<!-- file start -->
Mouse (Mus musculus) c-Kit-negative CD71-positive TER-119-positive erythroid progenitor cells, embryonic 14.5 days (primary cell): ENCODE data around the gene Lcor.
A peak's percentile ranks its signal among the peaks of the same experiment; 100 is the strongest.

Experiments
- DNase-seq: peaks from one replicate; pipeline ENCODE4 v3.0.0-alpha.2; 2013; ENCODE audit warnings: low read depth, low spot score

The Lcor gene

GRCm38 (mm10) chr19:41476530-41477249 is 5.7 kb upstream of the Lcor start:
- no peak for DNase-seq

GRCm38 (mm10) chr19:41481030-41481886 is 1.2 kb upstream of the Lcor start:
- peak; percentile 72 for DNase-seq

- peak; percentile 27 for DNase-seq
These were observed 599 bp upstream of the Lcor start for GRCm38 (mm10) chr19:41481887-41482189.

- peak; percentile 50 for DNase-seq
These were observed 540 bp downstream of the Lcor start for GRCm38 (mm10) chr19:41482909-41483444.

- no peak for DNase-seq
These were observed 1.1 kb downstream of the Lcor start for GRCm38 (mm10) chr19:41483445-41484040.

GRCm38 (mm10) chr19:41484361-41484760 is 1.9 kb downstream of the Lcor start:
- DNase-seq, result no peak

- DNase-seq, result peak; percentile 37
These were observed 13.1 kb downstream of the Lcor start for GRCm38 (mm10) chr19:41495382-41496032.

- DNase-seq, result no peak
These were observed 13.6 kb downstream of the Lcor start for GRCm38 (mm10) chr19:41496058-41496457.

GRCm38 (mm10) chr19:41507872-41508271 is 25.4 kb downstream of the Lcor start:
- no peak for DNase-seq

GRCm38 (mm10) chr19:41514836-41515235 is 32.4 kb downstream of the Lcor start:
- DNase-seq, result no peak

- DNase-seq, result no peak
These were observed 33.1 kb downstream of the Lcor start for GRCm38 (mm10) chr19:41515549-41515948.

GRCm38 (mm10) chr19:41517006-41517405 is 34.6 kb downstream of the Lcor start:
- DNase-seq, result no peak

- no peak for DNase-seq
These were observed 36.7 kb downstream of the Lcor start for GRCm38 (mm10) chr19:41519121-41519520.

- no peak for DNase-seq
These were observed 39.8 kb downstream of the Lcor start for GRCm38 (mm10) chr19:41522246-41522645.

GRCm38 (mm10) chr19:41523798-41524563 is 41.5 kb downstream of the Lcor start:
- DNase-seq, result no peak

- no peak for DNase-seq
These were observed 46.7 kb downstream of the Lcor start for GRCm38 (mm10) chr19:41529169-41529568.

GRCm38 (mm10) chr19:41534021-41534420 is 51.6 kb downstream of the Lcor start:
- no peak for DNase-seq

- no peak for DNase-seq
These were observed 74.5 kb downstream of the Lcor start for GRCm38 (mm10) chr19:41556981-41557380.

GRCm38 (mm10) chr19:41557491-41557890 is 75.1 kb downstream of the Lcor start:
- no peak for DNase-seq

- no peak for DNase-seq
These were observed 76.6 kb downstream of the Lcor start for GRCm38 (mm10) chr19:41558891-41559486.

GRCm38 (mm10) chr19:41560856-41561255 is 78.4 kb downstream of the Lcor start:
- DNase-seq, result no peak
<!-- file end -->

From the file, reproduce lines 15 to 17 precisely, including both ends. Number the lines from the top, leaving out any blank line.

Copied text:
These were observed 1.1 kb downstream of the Lcor start for GRCm38 (mm10) chr19:41483445-41484040.

GRCm38 (mm10) chr19:41484361-41484760 is 1.9 kb downstream of the Lcor start:
- DNase-seq, result no peak